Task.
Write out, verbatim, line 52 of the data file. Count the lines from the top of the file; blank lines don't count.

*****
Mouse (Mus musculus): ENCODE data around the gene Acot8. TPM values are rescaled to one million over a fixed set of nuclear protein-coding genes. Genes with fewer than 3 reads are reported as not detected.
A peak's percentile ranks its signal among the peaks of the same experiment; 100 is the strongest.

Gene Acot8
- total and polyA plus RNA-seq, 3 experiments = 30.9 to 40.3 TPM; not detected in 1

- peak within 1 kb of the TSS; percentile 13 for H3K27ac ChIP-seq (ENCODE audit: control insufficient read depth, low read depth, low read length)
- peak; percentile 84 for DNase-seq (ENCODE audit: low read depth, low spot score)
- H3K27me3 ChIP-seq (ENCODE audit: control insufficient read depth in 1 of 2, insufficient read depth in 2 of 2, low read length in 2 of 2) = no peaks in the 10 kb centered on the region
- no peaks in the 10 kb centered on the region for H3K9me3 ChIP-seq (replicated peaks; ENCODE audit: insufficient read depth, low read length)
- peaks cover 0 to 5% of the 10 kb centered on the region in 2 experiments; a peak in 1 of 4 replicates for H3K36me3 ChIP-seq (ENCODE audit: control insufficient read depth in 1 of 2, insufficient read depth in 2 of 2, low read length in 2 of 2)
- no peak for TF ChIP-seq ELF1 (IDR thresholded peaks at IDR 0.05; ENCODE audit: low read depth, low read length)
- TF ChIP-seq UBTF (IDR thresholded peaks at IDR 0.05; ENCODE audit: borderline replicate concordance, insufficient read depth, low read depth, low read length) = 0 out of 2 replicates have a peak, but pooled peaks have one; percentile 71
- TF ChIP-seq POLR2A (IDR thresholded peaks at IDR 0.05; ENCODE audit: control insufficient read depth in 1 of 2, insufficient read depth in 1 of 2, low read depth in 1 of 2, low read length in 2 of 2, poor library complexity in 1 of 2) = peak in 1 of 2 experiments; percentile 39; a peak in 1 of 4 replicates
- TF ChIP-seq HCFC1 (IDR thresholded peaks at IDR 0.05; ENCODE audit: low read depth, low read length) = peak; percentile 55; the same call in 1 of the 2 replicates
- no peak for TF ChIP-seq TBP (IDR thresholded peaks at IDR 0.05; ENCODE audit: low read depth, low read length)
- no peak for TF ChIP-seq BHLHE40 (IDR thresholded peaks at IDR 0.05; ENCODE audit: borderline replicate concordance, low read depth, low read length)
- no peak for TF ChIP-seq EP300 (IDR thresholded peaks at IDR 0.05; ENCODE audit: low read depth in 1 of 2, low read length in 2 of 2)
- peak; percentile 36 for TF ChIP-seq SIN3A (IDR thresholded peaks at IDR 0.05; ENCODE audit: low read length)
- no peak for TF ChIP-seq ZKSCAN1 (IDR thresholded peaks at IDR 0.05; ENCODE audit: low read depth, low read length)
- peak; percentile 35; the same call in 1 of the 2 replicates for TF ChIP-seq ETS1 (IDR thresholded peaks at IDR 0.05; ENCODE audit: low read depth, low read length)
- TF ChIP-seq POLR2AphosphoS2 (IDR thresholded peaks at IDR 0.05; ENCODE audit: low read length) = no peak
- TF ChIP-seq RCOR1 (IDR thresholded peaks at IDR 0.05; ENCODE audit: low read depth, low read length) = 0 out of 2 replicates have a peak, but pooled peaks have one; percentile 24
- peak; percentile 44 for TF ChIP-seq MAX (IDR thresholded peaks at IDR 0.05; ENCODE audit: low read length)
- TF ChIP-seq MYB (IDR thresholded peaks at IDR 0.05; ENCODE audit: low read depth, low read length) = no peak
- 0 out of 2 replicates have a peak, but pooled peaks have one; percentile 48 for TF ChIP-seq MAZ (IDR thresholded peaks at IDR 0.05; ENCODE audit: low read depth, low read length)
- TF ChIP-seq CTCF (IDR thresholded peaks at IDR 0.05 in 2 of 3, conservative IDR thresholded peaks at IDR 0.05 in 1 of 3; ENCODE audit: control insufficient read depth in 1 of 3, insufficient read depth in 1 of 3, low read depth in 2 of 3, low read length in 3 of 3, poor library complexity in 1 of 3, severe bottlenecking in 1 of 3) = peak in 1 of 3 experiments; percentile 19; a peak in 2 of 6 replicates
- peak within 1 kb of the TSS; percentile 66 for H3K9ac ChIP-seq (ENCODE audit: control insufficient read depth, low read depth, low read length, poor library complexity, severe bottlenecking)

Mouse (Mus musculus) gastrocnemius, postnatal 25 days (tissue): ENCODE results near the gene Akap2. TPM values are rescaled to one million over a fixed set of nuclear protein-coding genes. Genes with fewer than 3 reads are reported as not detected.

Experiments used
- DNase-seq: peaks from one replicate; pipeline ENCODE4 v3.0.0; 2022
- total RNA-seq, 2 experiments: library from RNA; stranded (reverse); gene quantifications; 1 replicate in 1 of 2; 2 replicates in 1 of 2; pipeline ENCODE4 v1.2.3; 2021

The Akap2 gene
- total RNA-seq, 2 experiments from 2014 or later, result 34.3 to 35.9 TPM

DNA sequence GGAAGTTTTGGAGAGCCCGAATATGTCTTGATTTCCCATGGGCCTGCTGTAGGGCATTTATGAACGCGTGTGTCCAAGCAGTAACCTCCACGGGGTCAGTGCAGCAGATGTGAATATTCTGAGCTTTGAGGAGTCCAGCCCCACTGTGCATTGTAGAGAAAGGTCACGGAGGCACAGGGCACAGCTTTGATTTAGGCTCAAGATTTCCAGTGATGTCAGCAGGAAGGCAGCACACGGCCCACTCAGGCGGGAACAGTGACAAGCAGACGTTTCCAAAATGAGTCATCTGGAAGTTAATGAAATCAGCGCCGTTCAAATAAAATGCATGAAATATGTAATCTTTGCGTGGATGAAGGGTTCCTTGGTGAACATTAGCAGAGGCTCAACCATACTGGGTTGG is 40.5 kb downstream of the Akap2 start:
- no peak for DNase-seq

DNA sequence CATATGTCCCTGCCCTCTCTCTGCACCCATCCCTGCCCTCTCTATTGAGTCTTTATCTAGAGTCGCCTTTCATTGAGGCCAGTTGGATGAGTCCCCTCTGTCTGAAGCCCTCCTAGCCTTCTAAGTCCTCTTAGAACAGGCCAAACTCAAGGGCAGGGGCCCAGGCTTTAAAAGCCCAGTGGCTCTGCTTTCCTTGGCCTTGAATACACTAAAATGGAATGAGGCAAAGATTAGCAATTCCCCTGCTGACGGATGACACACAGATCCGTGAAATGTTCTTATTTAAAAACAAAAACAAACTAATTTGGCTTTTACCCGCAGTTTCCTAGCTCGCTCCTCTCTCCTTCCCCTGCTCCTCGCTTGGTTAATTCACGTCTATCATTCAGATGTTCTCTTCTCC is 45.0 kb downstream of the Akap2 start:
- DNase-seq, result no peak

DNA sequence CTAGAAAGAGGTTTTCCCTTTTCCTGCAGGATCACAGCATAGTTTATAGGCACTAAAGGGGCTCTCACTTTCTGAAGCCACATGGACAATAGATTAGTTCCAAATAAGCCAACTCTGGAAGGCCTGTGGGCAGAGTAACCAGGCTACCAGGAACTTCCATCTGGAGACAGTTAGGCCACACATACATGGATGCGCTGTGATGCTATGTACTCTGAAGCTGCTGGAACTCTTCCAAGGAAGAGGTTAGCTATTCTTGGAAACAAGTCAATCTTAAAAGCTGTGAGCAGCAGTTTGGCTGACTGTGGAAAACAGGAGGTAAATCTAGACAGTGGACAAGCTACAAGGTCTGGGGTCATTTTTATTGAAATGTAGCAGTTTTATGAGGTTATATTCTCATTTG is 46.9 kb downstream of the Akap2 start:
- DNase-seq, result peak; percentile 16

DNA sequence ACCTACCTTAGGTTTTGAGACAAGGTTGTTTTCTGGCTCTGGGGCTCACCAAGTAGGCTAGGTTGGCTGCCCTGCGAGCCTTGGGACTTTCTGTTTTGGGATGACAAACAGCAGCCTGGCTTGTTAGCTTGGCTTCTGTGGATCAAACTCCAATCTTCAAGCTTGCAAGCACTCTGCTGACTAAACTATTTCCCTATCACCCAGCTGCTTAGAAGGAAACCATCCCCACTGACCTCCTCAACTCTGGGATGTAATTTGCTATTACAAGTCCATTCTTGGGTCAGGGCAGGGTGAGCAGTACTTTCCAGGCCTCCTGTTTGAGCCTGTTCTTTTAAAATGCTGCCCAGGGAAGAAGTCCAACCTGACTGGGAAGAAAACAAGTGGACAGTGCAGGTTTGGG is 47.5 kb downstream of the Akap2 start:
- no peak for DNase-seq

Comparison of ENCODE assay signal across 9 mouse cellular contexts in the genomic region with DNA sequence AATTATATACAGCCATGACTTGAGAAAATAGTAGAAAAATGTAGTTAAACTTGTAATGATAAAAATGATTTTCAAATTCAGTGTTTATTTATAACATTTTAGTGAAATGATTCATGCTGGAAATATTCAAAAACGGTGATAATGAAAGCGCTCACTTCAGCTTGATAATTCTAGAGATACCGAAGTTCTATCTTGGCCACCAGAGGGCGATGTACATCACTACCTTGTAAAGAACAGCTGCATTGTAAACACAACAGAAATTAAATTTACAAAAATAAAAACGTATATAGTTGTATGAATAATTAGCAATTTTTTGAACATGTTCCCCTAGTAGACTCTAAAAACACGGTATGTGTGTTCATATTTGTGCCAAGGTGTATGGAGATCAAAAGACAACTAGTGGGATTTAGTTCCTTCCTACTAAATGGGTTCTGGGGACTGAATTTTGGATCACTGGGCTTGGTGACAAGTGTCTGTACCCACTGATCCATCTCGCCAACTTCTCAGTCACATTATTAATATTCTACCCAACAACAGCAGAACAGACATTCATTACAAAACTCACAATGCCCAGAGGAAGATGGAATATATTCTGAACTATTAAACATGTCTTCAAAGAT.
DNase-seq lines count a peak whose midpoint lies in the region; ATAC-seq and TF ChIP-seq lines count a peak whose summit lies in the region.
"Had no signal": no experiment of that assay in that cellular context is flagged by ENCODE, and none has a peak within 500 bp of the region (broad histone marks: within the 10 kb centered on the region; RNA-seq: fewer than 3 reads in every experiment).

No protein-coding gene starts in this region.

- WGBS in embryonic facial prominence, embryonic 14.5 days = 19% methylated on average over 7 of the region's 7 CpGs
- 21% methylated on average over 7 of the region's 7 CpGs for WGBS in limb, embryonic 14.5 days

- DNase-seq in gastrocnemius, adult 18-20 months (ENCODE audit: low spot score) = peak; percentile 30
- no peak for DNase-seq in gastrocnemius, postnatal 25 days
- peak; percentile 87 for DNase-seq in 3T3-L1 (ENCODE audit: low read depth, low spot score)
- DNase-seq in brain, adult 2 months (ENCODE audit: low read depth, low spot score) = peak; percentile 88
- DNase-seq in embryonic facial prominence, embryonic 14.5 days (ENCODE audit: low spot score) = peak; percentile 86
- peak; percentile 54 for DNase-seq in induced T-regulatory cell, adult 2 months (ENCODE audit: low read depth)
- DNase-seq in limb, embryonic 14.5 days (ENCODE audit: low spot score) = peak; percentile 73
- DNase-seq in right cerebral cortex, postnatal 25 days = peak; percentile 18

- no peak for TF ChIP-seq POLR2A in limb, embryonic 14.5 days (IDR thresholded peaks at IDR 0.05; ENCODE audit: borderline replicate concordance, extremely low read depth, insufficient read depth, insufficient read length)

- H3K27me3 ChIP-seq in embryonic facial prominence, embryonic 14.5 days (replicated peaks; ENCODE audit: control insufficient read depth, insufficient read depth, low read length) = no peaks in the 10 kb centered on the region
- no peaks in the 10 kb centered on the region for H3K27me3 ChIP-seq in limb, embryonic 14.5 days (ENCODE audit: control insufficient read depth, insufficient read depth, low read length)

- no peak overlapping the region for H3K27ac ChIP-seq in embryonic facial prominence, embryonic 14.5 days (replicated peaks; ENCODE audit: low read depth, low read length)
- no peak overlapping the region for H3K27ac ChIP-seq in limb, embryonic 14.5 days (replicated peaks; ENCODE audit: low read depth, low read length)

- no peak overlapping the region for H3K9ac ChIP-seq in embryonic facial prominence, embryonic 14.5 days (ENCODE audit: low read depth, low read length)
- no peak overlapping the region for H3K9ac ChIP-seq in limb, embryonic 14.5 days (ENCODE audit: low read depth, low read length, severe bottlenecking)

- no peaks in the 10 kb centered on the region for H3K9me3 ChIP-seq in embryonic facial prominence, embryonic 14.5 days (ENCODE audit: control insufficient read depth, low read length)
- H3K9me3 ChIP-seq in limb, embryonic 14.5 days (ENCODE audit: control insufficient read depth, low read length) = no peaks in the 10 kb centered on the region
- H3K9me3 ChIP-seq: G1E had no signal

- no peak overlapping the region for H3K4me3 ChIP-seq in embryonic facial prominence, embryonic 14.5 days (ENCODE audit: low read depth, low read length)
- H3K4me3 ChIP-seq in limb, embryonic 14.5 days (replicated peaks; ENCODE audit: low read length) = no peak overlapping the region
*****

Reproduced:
- peak; percentile 54 for DNase-seq in induced T-regulatory cell, adult 2 months (ENCODE audit: low read depth)